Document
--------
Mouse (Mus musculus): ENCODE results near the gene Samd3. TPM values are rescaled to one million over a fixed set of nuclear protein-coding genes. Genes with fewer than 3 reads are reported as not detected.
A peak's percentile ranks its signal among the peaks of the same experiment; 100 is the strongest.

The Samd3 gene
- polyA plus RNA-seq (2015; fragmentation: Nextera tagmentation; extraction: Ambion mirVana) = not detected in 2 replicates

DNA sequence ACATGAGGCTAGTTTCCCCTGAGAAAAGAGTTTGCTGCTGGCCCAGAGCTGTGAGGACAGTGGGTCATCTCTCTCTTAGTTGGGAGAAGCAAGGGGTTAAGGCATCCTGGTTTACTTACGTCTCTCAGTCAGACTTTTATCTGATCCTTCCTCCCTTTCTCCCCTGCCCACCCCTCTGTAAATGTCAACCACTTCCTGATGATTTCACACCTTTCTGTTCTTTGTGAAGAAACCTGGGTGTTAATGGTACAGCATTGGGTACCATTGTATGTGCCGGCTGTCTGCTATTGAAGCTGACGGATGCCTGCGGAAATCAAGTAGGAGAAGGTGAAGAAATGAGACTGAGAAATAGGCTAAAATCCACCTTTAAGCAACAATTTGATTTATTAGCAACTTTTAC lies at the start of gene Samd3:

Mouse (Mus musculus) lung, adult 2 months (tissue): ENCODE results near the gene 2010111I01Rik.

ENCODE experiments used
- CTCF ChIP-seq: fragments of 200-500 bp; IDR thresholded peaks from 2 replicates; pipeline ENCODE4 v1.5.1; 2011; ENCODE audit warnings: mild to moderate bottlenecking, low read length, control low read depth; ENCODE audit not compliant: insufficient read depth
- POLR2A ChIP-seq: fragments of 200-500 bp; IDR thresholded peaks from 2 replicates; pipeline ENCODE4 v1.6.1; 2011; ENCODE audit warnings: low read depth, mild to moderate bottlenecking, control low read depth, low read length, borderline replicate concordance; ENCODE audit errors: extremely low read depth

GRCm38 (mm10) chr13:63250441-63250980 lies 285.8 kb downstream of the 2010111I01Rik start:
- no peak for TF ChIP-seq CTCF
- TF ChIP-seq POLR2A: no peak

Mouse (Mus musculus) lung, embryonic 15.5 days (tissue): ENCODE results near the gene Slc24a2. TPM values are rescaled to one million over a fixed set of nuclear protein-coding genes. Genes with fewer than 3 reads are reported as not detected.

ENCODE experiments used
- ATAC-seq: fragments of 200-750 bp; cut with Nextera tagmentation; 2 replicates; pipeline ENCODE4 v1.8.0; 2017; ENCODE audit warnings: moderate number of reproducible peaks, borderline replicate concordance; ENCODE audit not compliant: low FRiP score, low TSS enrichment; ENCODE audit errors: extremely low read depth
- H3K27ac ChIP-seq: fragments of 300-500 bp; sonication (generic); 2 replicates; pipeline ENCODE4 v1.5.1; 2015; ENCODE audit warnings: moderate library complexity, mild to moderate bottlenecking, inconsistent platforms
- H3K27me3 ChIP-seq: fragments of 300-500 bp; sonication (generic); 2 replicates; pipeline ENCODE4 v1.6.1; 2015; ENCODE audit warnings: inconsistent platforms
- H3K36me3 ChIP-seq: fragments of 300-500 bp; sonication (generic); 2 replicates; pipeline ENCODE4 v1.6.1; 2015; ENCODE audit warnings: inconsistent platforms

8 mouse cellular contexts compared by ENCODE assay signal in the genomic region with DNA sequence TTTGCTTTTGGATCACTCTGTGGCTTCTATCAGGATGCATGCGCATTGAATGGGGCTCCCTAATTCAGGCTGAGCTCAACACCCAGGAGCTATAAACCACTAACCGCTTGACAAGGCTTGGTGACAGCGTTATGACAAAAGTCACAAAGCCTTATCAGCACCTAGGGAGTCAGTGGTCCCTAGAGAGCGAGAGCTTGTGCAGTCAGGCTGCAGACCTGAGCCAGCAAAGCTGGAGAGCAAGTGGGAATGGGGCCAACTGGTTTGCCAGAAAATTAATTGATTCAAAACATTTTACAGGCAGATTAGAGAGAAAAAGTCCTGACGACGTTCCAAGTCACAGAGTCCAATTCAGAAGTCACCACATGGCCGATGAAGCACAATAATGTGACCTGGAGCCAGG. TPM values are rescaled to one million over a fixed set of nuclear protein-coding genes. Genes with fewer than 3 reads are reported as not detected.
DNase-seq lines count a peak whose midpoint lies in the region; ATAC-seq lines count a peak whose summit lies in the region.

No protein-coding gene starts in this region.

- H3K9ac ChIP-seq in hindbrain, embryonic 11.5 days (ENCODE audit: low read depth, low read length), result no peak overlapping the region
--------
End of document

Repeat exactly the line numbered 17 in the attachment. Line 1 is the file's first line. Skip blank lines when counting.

- H3K27me3 ChIP-seq: fragments of 300-500 bp; sonication (generic); 2 replicates; pipeline ENCODE4 v1.6.1; 2015; ENCODE audit warnings: inconsistent platforms